There are various ways for settling issues involving trusts and estates. One of the most popular
alternatives to litigation is a nonjudicial settlement agreement (NJSA). NJSAs are not always the best
line of action, but they can be a good alternative to litigation.
The ability to avoid the time, expense, and stress of litigation is one of the main advantages of NJSAs.
NJSAs can be finished very quickly, allowing the parties to go on with their lives, in contrast to litigation,
which can take months or even years to resolve.
Another advantage of NJSAs is that they are flexible. The parties can tailor the agreement to meet their
specific needs and concerns. This means that NJSAs can often result in more creative solutions than
would be possible in court. Additionally, NJSAs are private. Unlike court proceedings, which are generally
open to the public, NJSAs are confidential. This means that the parties can keep the details of their
settlement agreement private and avoid negative publicity.
While NJSAs have many benefits, they are not without their drawbacks. One of the main disadvantages
of NJSAs is that they are not binding on non-parties.The parties might believe they have resolved all of
their issues as a consequence, only to find themselves back in court later. Another potential downside of
NJSAs is that they may not be enforceable. This could be especially challenging if one of the parties has
already received their share of the trust assets and won't return them.
Finally, NJSAs can have some ugly consequences if they are not carefully crafted. One of the most
significant risks of NJSAs is that they can result in unintended tax consequences. For instance, the
distribution may be subject to additional taxes and penalties if the parties concur to transfer trust assets
in a manner that isn't consistent with the trust's provisions or the applicable tax rules.
Another potential problem with NJSAs is that they may not be comprehensive. The parties can end up
back in court later if they don't resolve all the problems that may need to be settled. This can be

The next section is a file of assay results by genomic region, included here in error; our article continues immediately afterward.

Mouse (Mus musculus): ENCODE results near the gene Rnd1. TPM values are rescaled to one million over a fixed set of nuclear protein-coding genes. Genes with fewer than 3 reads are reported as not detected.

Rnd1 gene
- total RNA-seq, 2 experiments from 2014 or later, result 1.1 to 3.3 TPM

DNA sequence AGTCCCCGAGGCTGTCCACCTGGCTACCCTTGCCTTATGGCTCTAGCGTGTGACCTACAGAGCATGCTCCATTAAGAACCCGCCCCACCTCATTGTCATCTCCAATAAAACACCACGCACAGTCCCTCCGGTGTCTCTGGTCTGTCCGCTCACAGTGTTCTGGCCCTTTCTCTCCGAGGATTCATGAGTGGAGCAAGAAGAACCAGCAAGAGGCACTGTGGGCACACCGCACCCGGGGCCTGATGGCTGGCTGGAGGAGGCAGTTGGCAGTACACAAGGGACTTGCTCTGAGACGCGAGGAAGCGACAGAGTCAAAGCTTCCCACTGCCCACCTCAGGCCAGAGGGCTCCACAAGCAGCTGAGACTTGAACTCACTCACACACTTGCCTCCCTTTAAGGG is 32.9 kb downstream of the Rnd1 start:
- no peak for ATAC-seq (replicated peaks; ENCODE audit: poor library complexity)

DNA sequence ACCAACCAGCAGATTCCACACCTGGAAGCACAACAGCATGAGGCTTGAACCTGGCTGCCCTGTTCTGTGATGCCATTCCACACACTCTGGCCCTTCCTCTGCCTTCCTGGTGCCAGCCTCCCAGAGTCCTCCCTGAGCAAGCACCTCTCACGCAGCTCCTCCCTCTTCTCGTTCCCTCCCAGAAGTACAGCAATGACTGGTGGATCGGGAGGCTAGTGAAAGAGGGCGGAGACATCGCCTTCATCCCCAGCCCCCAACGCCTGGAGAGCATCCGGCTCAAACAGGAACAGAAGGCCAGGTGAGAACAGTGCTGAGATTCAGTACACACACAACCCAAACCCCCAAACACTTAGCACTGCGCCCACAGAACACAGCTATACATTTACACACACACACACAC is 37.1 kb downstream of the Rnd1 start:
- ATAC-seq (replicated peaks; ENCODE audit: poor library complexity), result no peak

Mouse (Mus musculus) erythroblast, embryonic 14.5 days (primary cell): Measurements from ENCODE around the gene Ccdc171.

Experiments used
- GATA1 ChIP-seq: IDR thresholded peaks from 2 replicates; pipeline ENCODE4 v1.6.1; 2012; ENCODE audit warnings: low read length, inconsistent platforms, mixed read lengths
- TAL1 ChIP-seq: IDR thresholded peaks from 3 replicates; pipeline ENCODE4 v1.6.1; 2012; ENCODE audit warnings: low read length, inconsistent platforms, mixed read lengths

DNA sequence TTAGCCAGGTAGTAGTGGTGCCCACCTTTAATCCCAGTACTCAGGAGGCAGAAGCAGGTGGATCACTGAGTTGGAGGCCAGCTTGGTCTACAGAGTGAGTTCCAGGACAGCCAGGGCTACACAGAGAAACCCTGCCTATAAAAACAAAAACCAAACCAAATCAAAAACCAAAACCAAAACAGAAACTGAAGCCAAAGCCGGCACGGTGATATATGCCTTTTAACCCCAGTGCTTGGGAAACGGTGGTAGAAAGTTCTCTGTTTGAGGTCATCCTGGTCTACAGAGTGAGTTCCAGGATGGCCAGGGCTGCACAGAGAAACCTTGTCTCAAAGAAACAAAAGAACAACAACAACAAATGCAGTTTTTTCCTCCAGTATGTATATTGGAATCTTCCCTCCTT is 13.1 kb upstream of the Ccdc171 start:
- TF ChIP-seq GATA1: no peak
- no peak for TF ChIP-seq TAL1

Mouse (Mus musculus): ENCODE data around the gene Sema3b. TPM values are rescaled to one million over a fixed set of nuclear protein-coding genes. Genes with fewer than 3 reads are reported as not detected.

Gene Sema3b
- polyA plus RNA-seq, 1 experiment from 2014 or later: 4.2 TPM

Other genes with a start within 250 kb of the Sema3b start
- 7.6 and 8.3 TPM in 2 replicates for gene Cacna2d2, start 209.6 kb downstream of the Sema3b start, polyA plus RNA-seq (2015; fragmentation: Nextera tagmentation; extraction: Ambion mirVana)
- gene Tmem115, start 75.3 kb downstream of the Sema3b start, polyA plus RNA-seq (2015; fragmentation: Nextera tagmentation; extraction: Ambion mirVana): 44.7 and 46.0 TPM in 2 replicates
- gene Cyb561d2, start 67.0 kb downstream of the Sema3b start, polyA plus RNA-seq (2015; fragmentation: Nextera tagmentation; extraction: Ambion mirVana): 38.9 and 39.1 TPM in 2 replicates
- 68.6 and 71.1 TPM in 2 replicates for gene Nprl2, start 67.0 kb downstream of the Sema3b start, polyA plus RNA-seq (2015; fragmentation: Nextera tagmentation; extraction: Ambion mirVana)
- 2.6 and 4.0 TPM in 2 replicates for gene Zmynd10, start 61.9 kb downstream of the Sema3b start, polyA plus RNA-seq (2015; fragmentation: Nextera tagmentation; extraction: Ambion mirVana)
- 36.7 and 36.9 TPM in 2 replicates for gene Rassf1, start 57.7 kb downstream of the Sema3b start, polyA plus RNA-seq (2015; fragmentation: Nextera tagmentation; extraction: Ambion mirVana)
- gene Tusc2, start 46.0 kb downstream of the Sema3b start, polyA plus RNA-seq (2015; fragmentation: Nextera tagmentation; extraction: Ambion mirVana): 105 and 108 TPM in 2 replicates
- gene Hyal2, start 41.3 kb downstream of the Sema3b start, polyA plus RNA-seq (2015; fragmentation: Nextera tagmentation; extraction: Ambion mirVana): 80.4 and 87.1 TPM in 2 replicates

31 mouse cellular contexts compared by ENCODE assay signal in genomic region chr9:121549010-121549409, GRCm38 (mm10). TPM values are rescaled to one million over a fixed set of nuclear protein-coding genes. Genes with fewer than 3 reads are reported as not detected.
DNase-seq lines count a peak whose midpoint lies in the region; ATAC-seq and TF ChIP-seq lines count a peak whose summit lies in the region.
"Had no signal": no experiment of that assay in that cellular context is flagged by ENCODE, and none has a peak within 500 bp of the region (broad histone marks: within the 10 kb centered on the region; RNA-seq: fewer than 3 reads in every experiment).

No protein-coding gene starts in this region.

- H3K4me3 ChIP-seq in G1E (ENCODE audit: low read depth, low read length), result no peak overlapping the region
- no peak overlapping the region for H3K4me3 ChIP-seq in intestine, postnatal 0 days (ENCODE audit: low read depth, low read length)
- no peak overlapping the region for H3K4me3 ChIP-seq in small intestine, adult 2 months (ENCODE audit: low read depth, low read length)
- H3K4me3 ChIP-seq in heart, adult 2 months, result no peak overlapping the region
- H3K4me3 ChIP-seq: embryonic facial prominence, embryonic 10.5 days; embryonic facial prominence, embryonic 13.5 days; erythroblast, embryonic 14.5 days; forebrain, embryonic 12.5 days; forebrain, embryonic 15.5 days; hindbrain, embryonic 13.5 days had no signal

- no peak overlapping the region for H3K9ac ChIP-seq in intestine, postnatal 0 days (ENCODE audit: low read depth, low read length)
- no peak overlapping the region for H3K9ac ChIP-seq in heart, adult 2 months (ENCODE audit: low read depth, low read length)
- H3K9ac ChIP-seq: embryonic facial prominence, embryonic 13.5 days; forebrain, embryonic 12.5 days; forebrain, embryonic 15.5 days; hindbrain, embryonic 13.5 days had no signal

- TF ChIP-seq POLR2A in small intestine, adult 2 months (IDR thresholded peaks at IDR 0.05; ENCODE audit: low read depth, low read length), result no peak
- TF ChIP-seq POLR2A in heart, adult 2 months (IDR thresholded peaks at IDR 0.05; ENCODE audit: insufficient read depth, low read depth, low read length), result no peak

especially problematic if the NJSA was intended to be a final resolution of all disputes.
There is a chance that NJSAs won't hold up in court if one party later decides to contest the agreement
since they aren't examined or approved by a judge. Furthermore, NJSAs might not be acceptable when
there is a considerable power disparity between the parties because that could allow one of them to put
excessive pressure or influence on the other.
Despite these limitations, NJSAs can be an effective tool for resolving disputes and distributing assets in
certain situations. For instance, NJSAs may be helpful when the parties already have a relationship and
want to keep it even in the face of a disagreement (for instance, when they are family members or
Nonjudicial settlement agreements can be a valuable tool for resolving disputes over trusts and estates.
They offer several benefits, including flexibility, speed, and privacy. NJSAs can be non-binding,
unenforceable, and may result in unintended tax consequences or incomplete resolutions. Therefore, it is
essential to get legal counsel from a licensed expert before signing a NJSA to make sure your rights are
protected and the agreement is valid and enforceable.
Looking to resolve disputes over trusts and estates without the time, expense, and stress of litigation? Nonjudicial settlement agreements (NJSAs) offer several benefits, including flexibility, speed, and privacy. However, it's essential to understand the potential drawbacks, such as non-binding provisions, unenforceability, and unintended tax consequences. To ensure your rights are protected and the agreement is valid and enforceable, it's always a good idea to seek legal counsel from a licensed expert. Please contact the estate planning professionals at Anderson, Dorn & Rader.